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"DVD Is The New Vinyl": Girls Gone Wild Edition

Features
by Aaron Hillis
July 24, 2013 9:59 AM
6 Comments
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"Heavy Traffic"
1973, dir. Ralph Bakshi
(Shout! Factory, available on BD)
Lovably crude in so many ways, Bakshi's semi-autobiographical, animated trip through the asphalt jungle (following the unlikely success of his X-rated 'toon debut "Fritz the Cat") might be on the nose with its penny-arcade pinball motif as a recurring metaphor for inner-city life, but its smutty and surreal sense of humor ages well as a Hubert Selby-esque document of NYC's gritty, groovy Seventies. Michael Corleone is an aspiring cartoonist who lives with his exasperating parents (an adulterous Italian pop, a nagging Jewish ma) in a politically incorrect wasteland of danger and desperation called the Lower East Side, where everyone's an addict, whore, thug, bigot, or outrageous stereotype. The narrative is a shaggy mutt sniffing garbage cans, as Michael takes to the streets, shacks up with Carole—a tough-and-sexy black bartender who is making the legless bouncer Shorty homicidally jealous—and then there's the insatiable transsexual Snowflake who gets off on being brutally assaulted. It's a dark and grotesque carnival, but the film's best moment is also its most jubilant: Michael's pencil-drawn ode to "Felix the Cat" animator Otto Messmer, which dances to the tune of Chuck Berry's "Maybelline."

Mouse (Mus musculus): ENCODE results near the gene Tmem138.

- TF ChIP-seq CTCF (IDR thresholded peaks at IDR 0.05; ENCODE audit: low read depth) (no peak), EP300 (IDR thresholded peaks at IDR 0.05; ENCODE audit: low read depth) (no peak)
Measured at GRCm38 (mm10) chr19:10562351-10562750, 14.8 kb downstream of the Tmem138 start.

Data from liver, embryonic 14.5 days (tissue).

The Skinny: Tits constantly fall out of every woman's shirt and a random pervert spins on his own erection before blasting off through the ceiling, yet The New York Times' Vincent Canby ranked "Heavy Traffic" on his Ten Best Films of 1973.
Bonus Round: Nah, it's a bare bones Blu-ray. But here's a quick link to the best song on the film's soundtrack, a hip retro cover of "Scarborough Fair" by Sergio Mendes and the Brasil' 66.
Makes a "Bakshi's Naked City" Triple Feature with: "Hey Good Lookin'," "Coonskin"

"Spring Breakers"
2012, dir. Harmony Korine
(Lionsgate/A24, available on BD, DVD)
With respect to James Franco's cornrowed, grill-mouthed, award-worthy showmanship as Alien, the most subversive quality of Korine's zeitgeist-fellating, sunburnt cartoon of a crime comedy is that it wound up in mall multiplexes across America, but at least this overrated goof exists in the world. In his earnest, gently eccentric commentary, Korine talks about making a frantic, impressionistic "post-articulation" that explodes time with its cyclical dialogue, similar to loop-based electronic music. Britney Spears acts as a "pop culture umbilical cord" for the film, Alien was originally based on the beach bums Korine rode the bus with, and after visiting several strip clubs while location scouting, he chose one that reminded him of a cock-fighting pit. "I think someone found a finger there while were shooting," the recovering bad-boy auteur says about a park locale where a body had been recently fished out, and swears his "good friend" Gucci Mane, the hip-hop maniac who costars as the ultimate rival gangsta, "only functions if he smokes a good ten blunts before breakfast."